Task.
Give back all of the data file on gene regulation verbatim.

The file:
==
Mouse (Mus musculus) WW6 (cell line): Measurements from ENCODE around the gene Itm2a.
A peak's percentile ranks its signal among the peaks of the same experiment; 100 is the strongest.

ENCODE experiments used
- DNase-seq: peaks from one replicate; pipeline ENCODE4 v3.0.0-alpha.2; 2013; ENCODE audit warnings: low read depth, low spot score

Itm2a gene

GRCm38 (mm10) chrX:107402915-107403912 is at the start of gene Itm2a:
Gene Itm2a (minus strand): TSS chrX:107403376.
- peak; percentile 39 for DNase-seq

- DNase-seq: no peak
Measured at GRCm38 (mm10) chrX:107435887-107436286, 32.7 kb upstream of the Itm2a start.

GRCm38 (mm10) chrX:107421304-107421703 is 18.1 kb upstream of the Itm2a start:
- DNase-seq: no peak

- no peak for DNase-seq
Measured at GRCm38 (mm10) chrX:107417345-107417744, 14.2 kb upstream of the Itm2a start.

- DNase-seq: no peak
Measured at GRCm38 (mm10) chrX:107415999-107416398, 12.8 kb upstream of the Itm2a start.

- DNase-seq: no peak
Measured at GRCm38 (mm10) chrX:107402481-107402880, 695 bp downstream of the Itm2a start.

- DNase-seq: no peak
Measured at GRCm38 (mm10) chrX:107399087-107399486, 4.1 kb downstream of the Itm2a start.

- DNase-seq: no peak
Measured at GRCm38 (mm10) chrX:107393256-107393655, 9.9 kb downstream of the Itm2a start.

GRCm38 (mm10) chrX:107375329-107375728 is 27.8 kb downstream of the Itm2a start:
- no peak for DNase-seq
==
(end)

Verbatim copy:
Mouse (Mus musculus) WW6 (cell line): Measurements from ENCODE around the gene Itm2a.
A peak's percentile ranks its signal among the peaks of the same experiment; 100 is the strongest.

ENCODE experiments used
- DNase-seq: peaks from one replicate; pipeline ENCODE4 v3.0.0-alpha.2; 2013; ENCODE audit warnings: low read depth, low spot score

Itm2a gene

GRCm38 (mm10) chrX:107402915-107403912 is at the start of gene Itm2a:
Gene Itm2a (minus strand): TSS chrX:107403376.
- peak; percentile 39 for DNase-seq

- DNase-seq: no peak
Measured at GRCm38 (mm10) chrX:107435887-107436286, 32.7 kb upstream of the Itm2a start.

GRCm38 (mm10) chrX:107421304-107421703 is 18.1 kb upstream of the Itm2a start:
- DNase-seq: no peak

- no peak for DNase-seq
Measured at GRCm38 (mm10) chrX:107417345-107417744, 14.2 kb upstream of the Itm2a start.

- DNase-seq: no peak
Measured at GRCm38 (mm10) chrX:107415999-107416398, 12.8 kb upstream of the Itm2a start.

- DNase-seq: no peak
Measured at GRCm38 (mm10) chrX:107402481-107402880, 695 bp downstream of the Itm2a start.

- DNase-seq: no peak
Measured at GRCm38 (mm10) chrX:107399087-107399486, 4.1 kb downstream of the Itm2a start.

- DNase-seq: no peak
Measured at GRCm38 (mm10) chrX:107393256-107393655, 9.9 kb downstream of the Itm2a start.

GRCm38 (mm10) chrX:107375329-107375728 is 27.8 kb downstream of the Itm2a start:
- no peak for DNase-seq